The tools of seduction
1 le regard
In no other country would a serious newspaper like Le Figaro take a poll asking men how often they stop and look after women in the street.
For the French, "le regard" has almost mythical status. It's not seen as socially retarded to stare, more the beginning of a visual conversation, a way of showing that you appreciate beauty and might just be a bit of a seducer: something that in France is considered a basic adult competency.
2 le sourire
Or rather the lack of it. Like wine and food, the French take the flirting very seriously, and smiles must be tactically deployed, not goofily apologetic, disarming grins.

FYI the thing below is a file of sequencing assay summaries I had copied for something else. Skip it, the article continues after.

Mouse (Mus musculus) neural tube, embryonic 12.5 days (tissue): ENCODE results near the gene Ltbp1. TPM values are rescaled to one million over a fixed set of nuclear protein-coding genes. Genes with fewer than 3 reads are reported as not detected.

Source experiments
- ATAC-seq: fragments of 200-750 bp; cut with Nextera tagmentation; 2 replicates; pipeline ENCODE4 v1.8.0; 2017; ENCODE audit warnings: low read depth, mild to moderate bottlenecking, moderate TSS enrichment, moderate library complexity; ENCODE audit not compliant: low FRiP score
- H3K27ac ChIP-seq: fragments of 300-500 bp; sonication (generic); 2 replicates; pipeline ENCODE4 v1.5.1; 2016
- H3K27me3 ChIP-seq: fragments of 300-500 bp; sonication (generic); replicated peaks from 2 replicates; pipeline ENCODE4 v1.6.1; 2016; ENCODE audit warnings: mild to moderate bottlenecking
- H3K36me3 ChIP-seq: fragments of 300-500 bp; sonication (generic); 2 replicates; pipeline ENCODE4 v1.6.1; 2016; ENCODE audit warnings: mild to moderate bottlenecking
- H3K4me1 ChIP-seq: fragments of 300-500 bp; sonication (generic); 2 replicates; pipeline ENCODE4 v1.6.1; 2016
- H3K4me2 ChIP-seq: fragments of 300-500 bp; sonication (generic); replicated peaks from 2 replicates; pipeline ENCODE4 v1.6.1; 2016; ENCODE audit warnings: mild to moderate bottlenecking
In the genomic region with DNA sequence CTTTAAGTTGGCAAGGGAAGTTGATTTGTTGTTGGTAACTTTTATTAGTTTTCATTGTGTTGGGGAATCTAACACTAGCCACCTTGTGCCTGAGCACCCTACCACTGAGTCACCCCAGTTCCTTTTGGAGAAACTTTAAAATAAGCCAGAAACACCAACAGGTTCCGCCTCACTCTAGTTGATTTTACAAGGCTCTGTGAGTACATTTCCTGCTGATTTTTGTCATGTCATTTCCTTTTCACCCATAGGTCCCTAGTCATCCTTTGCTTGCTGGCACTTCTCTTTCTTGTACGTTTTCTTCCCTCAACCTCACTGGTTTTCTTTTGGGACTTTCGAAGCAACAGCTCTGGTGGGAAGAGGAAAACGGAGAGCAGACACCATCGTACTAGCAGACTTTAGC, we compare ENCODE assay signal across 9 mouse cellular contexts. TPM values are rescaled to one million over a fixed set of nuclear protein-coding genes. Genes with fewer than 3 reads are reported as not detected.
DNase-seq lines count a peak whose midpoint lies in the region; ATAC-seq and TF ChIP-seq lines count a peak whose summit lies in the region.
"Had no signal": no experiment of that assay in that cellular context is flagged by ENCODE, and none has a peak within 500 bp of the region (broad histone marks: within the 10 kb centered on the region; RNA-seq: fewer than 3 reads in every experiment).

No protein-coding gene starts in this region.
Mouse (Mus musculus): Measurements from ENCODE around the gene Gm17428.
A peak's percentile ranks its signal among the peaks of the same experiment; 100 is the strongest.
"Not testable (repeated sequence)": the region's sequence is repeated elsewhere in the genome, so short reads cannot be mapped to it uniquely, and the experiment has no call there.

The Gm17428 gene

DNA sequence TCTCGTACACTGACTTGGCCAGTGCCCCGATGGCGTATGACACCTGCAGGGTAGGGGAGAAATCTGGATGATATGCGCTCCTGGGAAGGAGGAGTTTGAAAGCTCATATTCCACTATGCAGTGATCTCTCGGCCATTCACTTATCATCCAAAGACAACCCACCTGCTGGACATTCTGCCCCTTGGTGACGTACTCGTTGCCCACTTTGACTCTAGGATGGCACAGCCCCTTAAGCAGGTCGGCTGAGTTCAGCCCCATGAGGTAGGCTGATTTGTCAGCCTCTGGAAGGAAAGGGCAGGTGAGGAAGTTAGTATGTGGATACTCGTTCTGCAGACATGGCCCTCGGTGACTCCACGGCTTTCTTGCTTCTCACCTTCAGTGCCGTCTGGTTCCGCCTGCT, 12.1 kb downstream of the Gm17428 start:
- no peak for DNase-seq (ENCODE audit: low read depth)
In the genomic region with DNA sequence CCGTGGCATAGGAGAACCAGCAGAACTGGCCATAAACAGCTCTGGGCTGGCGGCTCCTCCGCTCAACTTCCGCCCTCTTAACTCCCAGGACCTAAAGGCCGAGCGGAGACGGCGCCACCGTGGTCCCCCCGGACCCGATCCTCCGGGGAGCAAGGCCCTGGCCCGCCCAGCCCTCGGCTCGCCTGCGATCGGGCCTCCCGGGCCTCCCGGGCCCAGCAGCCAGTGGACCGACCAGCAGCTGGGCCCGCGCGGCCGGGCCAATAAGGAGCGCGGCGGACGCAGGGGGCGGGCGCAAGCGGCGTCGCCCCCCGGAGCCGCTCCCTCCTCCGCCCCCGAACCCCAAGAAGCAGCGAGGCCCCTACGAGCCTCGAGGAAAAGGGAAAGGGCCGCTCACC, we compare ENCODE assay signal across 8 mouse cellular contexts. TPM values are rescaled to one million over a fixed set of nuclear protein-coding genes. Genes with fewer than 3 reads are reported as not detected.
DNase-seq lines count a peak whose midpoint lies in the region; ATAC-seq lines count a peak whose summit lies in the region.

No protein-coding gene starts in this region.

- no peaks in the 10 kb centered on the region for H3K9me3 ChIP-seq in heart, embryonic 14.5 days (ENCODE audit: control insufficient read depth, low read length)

Smiles are loaded with meaning: they create intimacy, a strong hint of sexual frisson. Which explains why they don't smile back at tourists.
"How seductive you are," Michel Piccoli tells Catherine Deneuve in Belle de Jour. "Your compliments are too subtle," is her sarcastic reply.
Flattery like that is anti-seduction, too obvious, too needy. The goal of seduction is not to make a woman feel seduced. That would be far too straightforward.
It is to make her feel, troublée, one of those simple French words whose meaning is anything but.